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Types of Business Ownership

There are three major types of business ownership structures in Canada— each with different income tax requirements:

  • corporations
  • sole proprietorships
  • partnerships

Corporations

Corporations are viewed as separate legal entities in the eyes of the law. A corporation is an entity that is registered/incorporated (provincially or federally) and has owners (shareholders) and a board of directors. Corporations are required to file their own corporate tax returns separate from their owners.

There are five types of corporations:

  1. Canadian controlled private corporation (CCPC)
  2. Other private corporation
  3. Public corporation
  4. A corporation controlled by a public corporation
  5. Other: such as general insurers and Crown corporations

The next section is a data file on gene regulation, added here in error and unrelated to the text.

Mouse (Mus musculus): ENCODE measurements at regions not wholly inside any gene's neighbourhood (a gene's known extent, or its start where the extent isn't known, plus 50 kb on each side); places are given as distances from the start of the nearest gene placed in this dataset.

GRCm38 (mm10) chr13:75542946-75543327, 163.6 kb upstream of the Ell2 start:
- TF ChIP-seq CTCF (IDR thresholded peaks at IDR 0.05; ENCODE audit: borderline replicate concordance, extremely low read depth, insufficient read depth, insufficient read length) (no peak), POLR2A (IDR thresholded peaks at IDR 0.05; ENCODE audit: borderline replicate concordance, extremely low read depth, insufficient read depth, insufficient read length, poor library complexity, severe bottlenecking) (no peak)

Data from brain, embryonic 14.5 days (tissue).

The majority of businesses in Canada are CCPCs which, in some cases, have more favourable tax treatment. See corporate tax rates here.

Sole Proprietorships

A sole proprietorship is an unincorporated business. Business or professional income from a sole proprietorship is reported on the proprietor’s T1 personal tax return (see below) as ‘self-employment’ income.

Partnerships

A partnership is an association or relationship between two or more individuals, corporations, trusts, or partnerships that join together to carry on a trade or business. Each partner contributes money, labour, property, or skills to the partnership. In return, each partner is entitled to a share of the profits or losses in the business. The business profits (or losses) are usually divided among the partners based on the partnership agreement.

Unlike a corporation or an individual, a partnership is not regarded as a legal person. A partnership may be required to file a partnership return to allocate its income amongst its partners. However, this partnership return is not a tax return and does not generate taxes payable by the partnership, but rather by its partners. This is why a partnership is sometimes referred to as a ‘flow-through’ entity.

For more information, see the CRA’s discussion of sole proprietors and partnerships.

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